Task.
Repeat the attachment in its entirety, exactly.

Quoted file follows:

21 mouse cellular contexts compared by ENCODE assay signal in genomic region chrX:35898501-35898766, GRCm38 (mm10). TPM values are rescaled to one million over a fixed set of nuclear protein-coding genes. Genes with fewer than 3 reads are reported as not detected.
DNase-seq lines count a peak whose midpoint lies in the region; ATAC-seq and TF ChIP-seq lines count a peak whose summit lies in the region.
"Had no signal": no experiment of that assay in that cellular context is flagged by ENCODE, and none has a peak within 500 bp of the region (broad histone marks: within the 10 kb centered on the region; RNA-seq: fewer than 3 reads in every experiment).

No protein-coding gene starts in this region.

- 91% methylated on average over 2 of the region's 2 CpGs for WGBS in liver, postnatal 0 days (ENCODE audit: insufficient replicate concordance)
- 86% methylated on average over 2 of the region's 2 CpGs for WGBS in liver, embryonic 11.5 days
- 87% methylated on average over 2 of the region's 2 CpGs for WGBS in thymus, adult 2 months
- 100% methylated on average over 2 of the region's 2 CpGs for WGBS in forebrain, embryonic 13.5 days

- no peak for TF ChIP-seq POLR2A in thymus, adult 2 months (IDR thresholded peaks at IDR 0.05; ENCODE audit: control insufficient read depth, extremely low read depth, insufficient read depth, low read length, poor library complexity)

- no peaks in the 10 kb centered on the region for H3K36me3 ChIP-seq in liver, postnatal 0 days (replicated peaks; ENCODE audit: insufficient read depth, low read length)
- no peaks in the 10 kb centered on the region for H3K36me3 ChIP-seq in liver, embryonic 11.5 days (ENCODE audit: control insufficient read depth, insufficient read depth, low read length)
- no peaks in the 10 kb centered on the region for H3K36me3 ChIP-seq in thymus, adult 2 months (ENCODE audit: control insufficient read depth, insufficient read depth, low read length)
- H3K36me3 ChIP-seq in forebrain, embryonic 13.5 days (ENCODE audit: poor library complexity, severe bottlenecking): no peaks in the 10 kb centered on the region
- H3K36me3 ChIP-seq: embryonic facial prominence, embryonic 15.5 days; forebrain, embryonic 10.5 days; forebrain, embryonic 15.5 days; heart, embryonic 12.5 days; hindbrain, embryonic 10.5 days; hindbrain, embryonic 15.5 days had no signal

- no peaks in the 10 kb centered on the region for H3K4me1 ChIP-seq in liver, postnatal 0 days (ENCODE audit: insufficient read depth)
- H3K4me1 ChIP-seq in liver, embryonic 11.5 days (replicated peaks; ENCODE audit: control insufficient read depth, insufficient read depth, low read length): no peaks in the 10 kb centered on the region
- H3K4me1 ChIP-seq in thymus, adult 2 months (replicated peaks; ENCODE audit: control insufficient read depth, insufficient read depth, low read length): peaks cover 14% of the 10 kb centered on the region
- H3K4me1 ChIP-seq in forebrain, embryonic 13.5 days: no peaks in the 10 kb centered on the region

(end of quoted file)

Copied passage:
21 mouse cellular contexts compared by ENCODE assay signal in genomic region chrX:35898501-35898766, GRCm38 (mm10). TPM values are rescaled to one million over a fixed set of nuclear protein-coding genes. Genes with fewer than 3 reads are reported as not detected.
DNase-seq lines count a peak whose midpoint lies in the region; ATAC-seq and TF ChIP-seq lines count a peak whose summit lies in the region.
"Had no signal": no experiment of that assay in that cellular context is flagged by ENCODE, and none has a peak within 500 bp of the region (broad histone marks: within the 10 kb centered on the region; RNA-seq: fewer than 3 reads in every experiment).

No protein-coding gene starts in this region.

- 91% methylated on average over 2 of the region's 2 CpGs for WGBS in liver, postnatal 0 days (ENCODE audit: insufficient replicate concordance)
- 86% methylated on average over 2 of the region's 2 CpGs for WGBS in liver, embryonic 11.5 days
- 87% methylated on average over 2 of the region's 2 CpGs for WGBS in thymus, adult 2 months
- 100% methylated on average over 2 of the region's 2 CpGs for WGBS in forebrain, embryonic 13.5 days

- no peak for TF ChIP-seq POLR2A in thymus, adult 2 months (IDR thresholded peaks at IDR 0.05; ENCODE audit: control insufficient read depth, extremely low read depth, insufficient read depth, low read length, poor library complexity)

- no peaks in the 10 kb centered on the region for H3K36me3 ChIP-seq in liver, postnatal 0 days (replicated peaks; ENCODE audit: insufficient read depth, low read length)
- no peaks in the 10 kb centered on the region for H3K36me3 ChIP-seq in liver, embryonic 11.5 days (ENCODE audit: control insufficient read depth, insufficient read depth, low read length)
- no peaks in the 10 kb centered on the region for H3K36me3 ChIP-seq in thymus, adult 2 months (ENCODE audit: control insufficient read depth, insufficient read depth, low read length)
- H3K36me3 ChIP-seq in forebrain, embryonic 13.5 days (ENCODE audit: poor library complexity, severe bottlenecking): no peaks in the 10 kb centered on the region
- H3K36me3 ChIP-seq: embryonic facial prominence, embryonic 15.5 days; forebrain, embryonic 10.5 days; forebrain, embryonic 15.5 days; heart, embryonic 12.5 days; hindbrain, embryonic 10.5 days; hindbrain, embryonic 15.5 days had no signal

- no peaks in the 10 kb centered on the region for H3K4me1 ChIP-seq in liver, postnatal 0 days (ENCODE audit: insufficient read depth)
- H3K4me1 ChIP-seq in liver, embryonic 11.5 days (replicated peaks; ENCODE audit: control insufficient read depth, insufficient read depth, low read length): no peaks in the 10 kb centered on the region
- H3K4me1 ChIP-seq in thymus, adult 2 months (replicated peaks; ENCODE audit: control insufficient read depth, insufficient read depth, low read length): peaks cover 14% of the 10 kb centered on the region
- H3K4me1 ChIP-seq in forebrain, embryonic 13.5 days: no peaks in the 10 kb centered on the region